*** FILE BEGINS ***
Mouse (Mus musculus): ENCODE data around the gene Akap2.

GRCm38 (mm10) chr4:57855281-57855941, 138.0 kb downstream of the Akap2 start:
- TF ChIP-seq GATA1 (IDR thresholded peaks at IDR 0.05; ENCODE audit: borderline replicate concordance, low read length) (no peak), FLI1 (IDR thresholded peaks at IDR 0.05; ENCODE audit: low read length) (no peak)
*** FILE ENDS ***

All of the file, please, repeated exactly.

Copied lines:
Mouse (Mus musculus): ENCODE data around the gene Akap2.

GRCm38 (mm10) chr4:57855281-57855941, 138.0 kb downstream of the Akap2 start:
- TF ChIP-seq GATA1 (IDR thresholded peaks at IDR 0.05; ENCODE audit: borderline replicate concordance, low read length) (no peak), FLI1 (IDR thresholded peaks at IDR 0.05; ENCODE audit: low read length) (no peak)